Playwright Actor Director Ram ji Bali Ramji Bali has been appointed as the first director of the new branch.
In its six decades of history, the National School of Drama (NSD) has expanded itself outside its celebrated Delhi precincts with opening up of an extension centre in Varanasi recently. The renowned institute has roped in one of its eminent alumni, Rangamy Ramji Bali, to become the first director of the new branch.
As of now, the new centre will run a one-year certificate course and only deal with Sanskrit plays translated into Hindi. Like its parent branch, the centre will take in 26 students from all over India. The admission for the first batch is in process at the moment. The last date for submitting the forms is 20 July and the final interviews will be held between 25 and 27 July in Varanasi itself. The classes are scheduled to start from the first week of August.
Speaking to The Sunday Guardian, Bali said that there is no better place to start the institute outside Delhi than in the land of Shiva, the originator of “Natya Shastra” or the science of dances.
Better known as Kashi, the place is considered as the land of Hindu mythology that connects Sanskrit scriptures to the rest of the country, he explained, adding that the new centre’s main objective will be to introduce this Natya Shastra written in these scriptures to the world.
“The NSD teaches everything to its students, from Western to Indian classical and contemporary. But there has always been a concern that our youths are not attached to their own culture in this modern era. Hence, NSD-Varanasi will help break this stereotype, as we will include everything—from dance to music to acting. This will be taught from an Indian classical point of view, which will be amalgamated with mythology and Natya Shastra,” said Bali.
Bali further added that the style of performance will be inspired by “Natya Shastra and mythology”, but the presentation will be in Hindi with a “touch of Sanskrit in it”.
Pointing out that there is a false impression that the youth is “rigid” when it comes to Sanskrit, he said, “It is a misconception. I have met a lot of students who have displayed their interest in Natya Shastra. This is why one of our main objectives will be to break this stereotype.”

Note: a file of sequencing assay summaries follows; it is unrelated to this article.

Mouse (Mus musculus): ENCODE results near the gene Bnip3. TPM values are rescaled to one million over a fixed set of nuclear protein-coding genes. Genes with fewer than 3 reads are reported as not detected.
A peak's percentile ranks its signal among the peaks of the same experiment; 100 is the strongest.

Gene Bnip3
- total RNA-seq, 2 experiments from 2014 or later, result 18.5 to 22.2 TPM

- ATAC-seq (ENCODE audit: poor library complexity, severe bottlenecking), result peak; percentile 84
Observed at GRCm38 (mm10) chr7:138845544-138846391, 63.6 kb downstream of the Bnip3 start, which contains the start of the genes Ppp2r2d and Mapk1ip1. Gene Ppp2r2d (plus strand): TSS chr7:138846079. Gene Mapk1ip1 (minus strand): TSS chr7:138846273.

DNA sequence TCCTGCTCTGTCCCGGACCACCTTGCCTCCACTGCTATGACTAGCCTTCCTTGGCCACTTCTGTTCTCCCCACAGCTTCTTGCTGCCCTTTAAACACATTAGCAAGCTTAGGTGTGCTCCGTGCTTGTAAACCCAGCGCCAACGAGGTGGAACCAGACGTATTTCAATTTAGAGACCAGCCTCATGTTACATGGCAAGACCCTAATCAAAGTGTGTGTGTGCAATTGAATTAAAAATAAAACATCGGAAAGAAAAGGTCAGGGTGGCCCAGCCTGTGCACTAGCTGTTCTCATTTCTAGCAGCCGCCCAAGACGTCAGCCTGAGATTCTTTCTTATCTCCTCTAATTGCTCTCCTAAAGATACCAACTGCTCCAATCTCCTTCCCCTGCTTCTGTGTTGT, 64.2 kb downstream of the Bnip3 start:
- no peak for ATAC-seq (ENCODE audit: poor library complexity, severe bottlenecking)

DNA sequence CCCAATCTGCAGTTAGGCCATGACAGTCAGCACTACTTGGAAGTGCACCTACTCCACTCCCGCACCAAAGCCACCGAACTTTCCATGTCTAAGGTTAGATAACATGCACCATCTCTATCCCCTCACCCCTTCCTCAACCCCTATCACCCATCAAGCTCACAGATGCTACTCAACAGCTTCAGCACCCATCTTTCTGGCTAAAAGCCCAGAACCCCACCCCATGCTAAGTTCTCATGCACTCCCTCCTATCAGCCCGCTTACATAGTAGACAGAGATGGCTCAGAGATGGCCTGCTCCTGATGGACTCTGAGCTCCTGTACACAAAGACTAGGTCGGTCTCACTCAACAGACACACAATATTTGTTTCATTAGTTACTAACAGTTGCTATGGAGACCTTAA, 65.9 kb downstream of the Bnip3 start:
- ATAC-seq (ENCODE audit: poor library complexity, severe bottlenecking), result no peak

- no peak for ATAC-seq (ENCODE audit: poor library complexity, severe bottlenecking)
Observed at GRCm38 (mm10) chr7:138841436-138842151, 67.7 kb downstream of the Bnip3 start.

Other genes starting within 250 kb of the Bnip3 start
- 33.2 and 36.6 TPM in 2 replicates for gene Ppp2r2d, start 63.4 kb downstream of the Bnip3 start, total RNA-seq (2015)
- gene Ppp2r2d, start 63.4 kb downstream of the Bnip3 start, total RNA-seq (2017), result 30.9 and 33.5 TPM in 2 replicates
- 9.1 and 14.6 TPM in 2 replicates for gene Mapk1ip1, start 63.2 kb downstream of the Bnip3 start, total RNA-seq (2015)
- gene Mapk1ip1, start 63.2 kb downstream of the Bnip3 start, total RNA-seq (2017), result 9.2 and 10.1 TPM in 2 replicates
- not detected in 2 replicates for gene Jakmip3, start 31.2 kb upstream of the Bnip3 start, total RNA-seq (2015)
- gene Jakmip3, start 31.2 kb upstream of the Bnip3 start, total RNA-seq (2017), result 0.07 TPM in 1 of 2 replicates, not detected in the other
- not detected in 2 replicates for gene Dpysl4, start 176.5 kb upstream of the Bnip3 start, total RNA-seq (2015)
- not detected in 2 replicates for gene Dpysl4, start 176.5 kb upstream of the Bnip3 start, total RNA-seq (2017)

The institute has plans to hire teachers on contractual basis, giving preference to scholars with Sanskrit background.
“People who have studied or are experts in Sanskrit will be hired for the job. This will give new opportunities to people with Sanskrit degrees,” Bali added.
The new centre aims at making its students realise the importance of Sanskrit scriptures that have mostly surfaced in Varanasi itself. “We will try to make our students understand the importance of Natya Shastra and then slowly teach the basics of Sanskrit in the span of one year,” he said.
The new NSD Director, who always wanted to encourage Natya Shastra, said he “personally wants every student, who walks out of NSD, to know something about Sanskrit”.
To provide students with an exposure to a wide array of knowledge on Indian culture, the students will be taken on a month-long trip to different corners of the country.
Explaining the involvement of NSD-Delhi, Bali said, “The plays will be staged independently by the Varanasi centre only. Though the centre will be guided by the Delhi branch, everything else will be done independently there.”
The new NSD branch will be opened at the Nagari Natak Mandali’s campus in School Kabir Chaura in the holy city. “It’s one of the oldest buildings in Varanasi. We don’t have our own campus yet, but are working on it,” said Bali.
A resident of Faridabad, Bali has penned seven plays and has directed approximately 75 plays so far. He is an alumnus of 2001 batch of the NSD, Delhi. He will be seen in the upcoming projects of noted director Tigmanshu Dhulia—“Saheb, Biwi Aur Gangster 3” and “Yaara”.